Magicians: How to Provide Excellent Customer Service
Anytime I patronize a business or engage someone to perform a service for me, I expect excellent customer service. The difference between excellent customer service and poor service, is the difference between having a happy customer that goes out of their way to refer business for you and one who is dissatisfied and will never use your services again. As magicians, sometimes we forget we are in the service industry because we are entertainers and tend to focus just on the performance, but as in any business where you charge for your services or product, excellent customer service can make all the difference.
Let me explain. I was doing a children's birthday party the other day, and was ready to start and the kids were all quietly sitting waiting for the show to begin. The customer asks me if I can wait 10 minutes for 2 other kids to arrive. I say "No Problem." Rather than having the kids just sit there, I proceed to entertain the kids with some simple games of "Simon Says" and some other games. In my younger days, I might have been annoyed at the delay but I was happy to do it as I am there to provide excellent service to my customer.
When the show is over, do I dash out the door with the check in hand? No. I spend a few extra moments to sign Magician's Assistant certificates for all the children and allow the parents to take photos of the kids sticking their heads out my "Boy to Bunny" vinyl banner. For this show, the customer was very happy and gave me a nice tip. But more important than the extra cash was the was the goodwill that was created. This can translate into future bookings and referrals.
Here are a few things to consider for providing excellent service:
In order to exceed expectations, you must first meet them. You need a solid show which is full of entertainment for the target audience. Be careful not to oversell just to get the booking. If the customer is expecting the second coming of David Copperfield, they will be let down when they get a more modest show. Here are some other tips on meeting customer expectations:
- Be accurate in the description of the show (don't oversell)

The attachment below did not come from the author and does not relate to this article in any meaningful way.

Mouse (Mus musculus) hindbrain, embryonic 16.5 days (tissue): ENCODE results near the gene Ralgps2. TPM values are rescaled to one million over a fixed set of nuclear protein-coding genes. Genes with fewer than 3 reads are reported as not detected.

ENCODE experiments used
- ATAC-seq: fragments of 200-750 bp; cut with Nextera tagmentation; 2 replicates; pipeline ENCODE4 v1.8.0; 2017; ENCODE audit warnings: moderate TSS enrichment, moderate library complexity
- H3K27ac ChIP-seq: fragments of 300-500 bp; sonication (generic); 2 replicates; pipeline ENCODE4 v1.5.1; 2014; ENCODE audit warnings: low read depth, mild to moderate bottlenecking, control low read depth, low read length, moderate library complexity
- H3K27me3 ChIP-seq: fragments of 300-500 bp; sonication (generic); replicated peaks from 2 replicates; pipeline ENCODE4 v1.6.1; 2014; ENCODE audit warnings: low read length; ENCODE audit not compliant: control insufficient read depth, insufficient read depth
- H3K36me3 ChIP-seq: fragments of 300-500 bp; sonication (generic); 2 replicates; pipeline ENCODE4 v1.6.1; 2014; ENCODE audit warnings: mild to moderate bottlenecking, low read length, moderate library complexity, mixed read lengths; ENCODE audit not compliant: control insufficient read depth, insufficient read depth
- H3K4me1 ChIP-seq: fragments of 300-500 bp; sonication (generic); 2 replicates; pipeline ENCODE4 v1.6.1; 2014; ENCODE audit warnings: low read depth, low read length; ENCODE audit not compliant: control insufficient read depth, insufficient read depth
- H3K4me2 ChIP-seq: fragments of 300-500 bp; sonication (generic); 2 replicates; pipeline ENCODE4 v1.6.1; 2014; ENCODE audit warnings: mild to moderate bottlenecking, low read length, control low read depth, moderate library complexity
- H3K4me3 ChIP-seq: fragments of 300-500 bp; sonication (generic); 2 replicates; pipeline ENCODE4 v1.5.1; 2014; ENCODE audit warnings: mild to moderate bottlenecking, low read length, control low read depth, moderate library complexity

- Be on time or even a bit early
- Send a letter (contact) in advance of the show which details the fees to be paid, the length of time, starting time, etc. This can solve any potential misunderstandings before it is too late to correct them.
- Perform for the amount of time that was agreed to. If your show comes up 10 minutes too short, they are sure to notice.
Focus on always providing more service than is expected. When I sign the magician's assistant certificates for all the kids or stick around for the photos, I do not mention this ahead of time so they are not expecting it. I'll mention it at the end to the customer and ask, "If you'd like, I can stick around for some photographs." The kids love sticking their head through the bunny banner and parents get nice keepsake from the show. They almost always accept the offer and appreciate it. They already got their monies worth and now they are getting a bonus. Account for this extra time in your scheduling of the show so it won't put you in trouble for another appointment. Think of other creative ways to exceed expectations, maybe like giving a small gift to the special guest (e.g. for birthday parties give a small magic trick or book for the birthday boy or girl.)
Enjoy your Profession
Have you ever gone into a restaurant and been served by a waiter who doesn't seem to enjoy their job. It does not make for as enjoyable experience. I know that this could be 100th time you performed a particular trick but you need to make it seem as fresh and interesting and fun as the first time. You need to be genuinely entertaining your audience and enjoying ever minute of it. If you don't like kids and you are kid's show performer, this will show. If this is your 4th show of the day and you are tired and worn out, this will also show.
Don't Nickel and Dime your Customer
Always be willing to provide a little extra service at no extra charge. There are certainly limits to this but alway err on the side of not charging extra for a special request. Make sure of course, you are getting a fair fee to begin with and then you don't need to sweat the small stuff. There is still an opportunity to upsell your customer on additional things to provide whether it is a longer show, some giveaways, or something else. But always think about what simple things you can provide at no additional cost to delight your customer.
Remember that the difference between excellent service and average service can be as little as 1 to 2% extra effort on your part. Think about it. You are already planning the show, packing up your stuff, driving to your show, setting up, performing, packing it up, and driving back. The extra service is probably not much additional on top of what you already do. Make the extra effort and your customers will be delighted. The good news is that you will also be delighted if you no other reason that your customers were ecstatic with your performance and service.
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Monday, 21 July 2008
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